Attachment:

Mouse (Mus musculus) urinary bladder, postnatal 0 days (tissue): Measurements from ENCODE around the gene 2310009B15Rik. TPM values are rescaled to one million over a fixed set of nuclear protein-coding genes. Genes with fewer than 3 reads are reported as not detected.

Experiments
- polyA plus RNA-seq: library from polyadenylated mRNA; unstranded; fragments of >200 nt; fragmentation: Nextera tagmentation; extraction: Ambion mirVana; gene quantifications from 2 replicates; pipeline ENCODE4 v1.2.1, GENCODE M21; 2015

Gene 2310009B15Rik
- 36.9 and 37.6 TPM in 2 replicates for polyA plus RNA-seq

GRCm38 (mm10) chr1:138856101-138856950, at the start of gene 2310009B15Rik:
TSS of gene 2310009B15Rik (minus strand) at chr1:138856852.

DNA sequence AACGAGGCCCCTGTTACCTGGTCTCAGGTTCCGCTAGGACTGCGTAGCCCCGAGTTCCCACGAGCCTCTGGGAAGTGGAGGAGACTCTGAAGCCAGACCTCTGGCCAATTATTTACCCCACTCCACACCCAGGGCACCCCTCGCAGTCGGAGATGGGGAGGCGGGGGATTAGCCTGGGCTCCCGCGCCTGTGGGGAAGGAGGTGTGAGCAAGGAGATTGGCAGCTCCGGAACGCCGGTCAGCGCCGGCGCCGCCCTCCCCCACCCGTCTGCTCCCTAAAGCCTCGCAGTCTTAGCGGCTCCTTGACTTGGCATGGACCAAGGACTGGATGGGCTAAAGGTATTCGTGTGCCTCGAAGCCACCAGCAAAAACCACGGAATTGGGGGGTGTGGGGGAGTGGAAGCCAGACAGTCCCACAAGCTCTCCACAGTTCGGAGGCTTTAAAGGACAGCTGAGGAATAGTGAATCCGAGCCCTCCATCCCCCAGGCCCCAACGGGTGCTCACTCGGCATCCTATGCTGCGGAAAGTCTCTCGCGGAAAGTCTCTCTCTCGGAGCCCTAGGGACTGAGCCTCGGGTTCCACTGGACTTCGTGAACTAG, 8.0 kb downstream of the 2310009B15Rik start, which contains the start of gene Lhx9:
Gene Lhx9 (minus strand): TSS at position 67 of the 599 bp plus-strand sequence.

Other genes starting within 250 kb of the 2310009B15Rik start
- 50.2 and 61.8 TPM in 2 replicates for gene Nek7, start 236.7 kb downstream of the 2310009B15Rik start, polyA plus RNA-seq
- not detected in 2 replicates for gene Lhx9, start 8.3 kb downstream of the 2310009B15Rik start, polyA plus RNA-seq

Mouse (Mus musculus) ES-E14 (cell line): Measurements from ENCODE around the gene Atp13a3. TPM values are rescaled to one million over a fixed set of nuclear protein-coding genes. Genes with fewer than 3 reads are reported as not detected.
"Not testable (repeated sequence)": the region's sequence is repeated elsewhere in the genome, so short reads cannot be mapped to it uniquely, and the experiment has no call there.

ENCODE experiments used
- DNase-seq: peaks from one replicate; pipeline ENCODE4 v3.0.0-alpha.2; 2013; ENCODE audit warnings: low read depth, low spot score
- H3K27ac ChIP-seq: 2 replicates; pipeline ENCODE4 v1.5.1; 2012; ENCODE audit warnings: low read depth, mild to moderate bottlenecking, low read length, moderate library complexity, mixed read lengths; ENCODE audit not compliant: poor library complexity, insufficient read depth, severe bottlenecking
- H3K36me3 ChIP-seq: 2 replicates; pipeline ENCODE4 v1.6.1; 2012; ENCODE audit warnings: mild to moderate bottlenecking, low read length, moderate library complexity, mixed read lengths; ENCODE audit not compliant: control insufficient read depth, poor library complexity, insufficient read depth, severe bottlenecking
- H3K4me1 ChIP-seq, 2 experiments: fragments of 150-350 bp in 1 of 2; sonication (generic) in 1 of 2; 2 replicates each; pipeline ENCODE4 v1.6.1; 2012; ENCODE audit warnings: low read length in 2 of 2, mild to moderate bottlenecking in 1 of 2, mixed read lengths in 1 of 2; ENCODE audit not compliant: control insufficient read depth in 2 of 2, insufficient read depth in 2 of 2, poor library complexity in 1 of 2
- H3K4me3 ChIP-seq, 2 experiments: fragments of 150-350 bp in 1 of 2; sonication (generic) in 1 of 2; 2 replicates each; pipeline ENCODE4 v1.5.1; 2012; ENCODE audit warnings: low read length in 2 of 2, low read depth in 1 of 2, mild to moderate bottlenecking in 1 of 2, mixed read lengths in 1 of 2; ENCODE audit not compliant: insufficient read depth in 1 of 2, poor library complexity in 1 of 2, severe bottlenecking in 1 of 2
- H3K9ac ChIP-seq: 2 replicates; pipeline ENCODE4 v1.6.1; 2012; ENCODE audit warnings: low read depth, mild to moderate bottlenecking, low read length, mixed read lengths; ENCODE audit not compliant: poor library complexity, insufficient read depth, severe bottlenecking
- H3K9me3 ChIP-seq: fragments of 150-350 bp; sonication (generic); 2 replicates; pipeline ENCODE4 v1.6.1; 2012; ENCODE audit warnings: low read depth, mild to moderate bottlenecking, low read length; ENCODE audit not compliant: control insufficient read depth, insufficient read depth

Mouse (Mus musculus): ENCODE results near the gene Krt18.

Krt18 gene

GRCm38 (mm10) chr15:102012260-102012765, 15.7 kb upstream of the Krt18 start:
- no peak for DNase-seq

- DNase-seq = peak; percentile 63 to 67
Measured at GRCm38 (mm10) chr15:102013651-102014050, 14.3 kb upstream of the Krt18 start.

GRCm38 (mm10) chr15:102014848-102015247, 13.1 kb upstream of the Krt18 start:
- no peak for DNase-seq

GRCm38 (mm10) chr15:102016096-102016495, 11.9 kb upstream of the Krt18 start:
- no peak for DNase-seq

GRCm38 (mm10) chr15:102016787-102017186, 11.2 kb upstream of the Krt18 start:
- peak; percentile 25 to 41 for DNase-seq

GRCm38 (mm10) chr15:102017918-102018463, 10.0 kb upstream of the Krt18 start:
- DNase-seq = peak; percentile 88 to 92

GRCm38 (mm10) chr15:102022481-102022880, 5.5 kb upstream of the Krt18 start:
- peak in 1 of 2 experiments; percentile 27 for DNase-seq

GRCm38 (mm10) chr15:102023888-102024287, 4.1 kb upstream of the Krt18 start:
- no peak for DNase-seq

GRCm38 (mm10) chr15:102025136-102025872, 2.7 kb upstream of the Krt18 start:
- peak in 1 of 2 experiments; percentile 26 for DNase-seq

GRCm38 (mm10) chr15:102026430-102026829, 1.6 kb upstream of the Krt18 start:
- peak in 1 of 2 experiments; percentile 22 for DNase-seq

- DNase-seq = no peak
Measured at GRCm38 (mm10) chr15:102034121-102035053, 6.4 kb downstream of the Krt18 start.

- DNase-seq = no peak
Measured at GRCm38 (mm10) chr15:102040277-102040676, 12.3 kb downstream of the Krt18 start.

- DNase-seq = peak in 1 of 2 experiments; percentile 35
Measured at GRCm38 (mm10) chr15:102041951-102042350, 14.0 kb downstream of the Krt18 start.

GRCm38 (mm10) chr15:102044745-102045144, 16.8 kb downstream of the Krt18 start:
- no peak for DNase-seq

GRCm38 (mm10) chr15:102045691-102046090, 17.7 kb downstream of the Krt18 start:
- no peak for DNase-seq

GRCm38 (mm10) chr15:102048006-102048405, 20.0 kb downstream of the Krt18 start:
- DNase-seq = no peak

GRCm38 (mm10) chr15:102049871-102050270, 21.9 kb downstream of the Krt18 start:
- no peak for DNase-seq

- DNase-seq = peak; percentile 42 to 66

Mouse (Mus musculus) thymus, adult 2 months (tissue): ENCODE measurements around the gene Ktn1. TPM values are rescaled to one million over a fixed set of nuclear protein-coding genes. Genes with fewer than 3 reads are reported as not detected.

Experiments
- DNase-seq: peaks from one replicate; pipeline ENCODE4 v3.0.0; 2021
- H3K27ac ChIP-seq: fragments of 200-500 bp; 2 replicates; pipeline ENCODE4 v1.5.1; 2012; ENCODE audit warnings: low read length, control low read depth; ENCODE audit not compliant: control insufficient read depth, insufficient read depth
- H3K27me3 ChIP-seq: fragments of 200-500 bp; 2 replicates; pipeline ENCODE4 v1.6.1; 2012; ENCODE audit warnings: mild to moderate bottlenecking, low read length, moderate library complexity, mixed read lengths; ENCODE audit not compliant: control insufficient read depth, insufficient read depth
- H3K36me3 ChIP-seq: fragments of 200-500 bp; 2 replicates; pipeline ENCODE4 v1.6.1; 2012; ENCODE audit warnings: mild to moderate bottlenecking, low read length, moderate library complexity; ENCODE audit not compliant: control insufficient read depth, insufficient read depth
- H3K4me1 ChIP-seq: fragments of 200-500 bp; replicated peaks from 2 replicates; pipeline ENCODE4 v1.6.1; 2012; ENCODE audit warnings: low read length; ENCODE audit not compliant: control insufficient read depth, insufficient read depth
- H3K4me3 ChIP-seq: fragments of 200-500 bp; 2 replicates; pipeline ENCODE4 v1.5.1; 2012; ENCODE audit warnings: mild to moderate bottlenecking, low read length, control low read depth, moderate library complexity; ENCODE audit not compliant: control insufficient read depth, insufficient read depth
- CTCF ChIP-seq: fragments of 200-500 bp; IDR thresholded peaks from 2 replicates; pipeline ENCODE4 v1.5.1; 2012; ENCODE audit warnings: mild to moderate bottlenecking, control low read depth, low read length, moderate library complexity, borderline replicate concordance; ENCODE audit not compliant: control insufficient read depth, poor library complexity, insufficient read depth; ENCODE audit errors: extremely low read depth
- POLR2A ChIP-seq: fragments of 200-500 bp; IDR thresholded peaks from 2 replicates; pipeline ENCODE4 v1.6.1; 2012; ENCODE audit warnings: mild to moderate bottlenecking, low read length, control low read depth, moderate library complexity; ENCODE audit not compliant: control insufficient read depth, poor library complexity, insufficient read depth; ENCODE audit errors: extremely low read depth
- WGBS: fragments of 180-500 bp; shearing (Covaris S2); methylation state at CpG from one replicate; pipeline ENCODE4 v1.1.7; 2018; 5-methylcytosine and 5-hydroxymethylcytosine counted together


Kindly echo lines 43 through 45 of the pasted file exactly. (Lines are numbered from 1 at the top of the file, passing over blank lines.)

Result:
GRCm38 (mm10) chr15:102026430-102026829, 1.6 kb upstream of the Krt18 start:
- peak in 1 of 2 experiments; percentile 22 for DNase-seq

- DNase-seq = no peak